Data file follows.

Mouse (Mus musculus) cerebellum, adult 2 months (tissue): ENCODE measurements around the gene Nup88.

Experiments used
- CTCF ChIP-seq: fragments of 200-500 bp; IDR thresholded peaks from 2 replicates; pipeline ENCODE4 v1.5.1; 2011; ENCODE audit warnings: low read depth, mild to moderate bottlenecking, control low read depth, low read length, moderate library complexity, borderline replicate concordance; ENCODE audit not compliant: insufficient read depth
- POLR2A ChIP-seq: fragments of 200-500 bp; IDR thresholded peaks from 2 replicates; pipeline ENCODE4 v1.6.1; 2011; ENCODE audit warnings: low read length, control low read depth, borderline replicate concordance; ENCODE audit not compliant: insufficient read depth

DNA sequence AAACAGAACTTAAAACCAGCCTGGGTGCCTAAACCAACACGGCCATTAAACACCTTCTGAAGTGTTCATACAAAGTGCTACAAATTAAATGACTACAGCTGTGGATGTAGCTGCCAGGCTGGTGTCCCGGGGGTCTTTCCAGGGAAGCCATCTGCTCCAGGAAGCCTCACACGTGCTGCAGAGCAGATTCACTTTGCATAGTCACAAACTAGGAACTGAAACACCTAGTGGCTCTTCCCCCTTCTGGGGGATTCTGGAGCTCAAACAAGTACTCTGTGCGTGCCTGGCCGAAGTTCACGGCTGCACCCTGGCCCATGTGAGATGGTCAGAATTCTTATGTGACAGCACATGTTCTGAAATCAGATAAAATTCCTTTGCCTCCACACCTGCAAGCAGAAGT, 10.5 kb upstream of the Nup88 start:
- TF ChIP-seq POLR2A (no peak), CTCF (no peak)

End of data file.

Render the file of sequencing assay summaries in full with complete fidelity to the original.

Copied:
Mouse (Mus musculus) cerebellum, adult 2 months (tissue): ENCODE measurements around the gene Nup88.

Experiments used
- CTCF ChIP-seq: fragments of 200-500 bp; IDR thresholded peaks from 2 replicates; pipeline ENCODE4 v1.5.1; 2011; ENCODE audit warnings: low read depth, mild to moderate bottlenecking, control low read depth, low read length, moderate library complexity, borderline replicate concordance; ENCODE audit not compliant: insufficient read depth
- POLR2A ChIP-seq: fragments of 200-500 bp; IDR thresholded peaks from 2 replicates; pipeline ENCODE4 v1.6.1; 2011; ENCODE audit warnings: low read length, control low read depth, borderline replicate concordance; ENCODE audit not compliant: insufficient read depth

DNA sequence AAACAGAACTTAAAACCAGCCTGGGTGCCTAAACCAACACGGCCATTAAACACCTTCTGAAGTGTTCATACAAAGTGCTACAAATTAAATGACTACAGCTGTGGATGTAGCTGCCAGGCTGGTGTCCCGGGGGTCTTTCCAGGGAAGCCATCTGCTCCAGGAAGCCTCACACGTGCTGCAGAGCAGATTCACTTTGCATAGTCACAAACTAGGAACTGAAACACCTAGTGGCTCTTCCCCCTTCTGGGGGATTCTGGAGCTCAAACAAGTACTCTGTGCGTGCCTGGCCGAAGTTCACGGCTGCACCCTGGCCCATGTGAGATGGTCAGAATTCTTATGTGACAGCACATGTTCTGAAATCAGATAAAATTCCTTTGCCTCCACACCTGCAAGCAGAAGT, 10.5 kb upstream of the Nup88 start:
- TF ChIP-seq POLR2A (no peak), CTCF (no peak)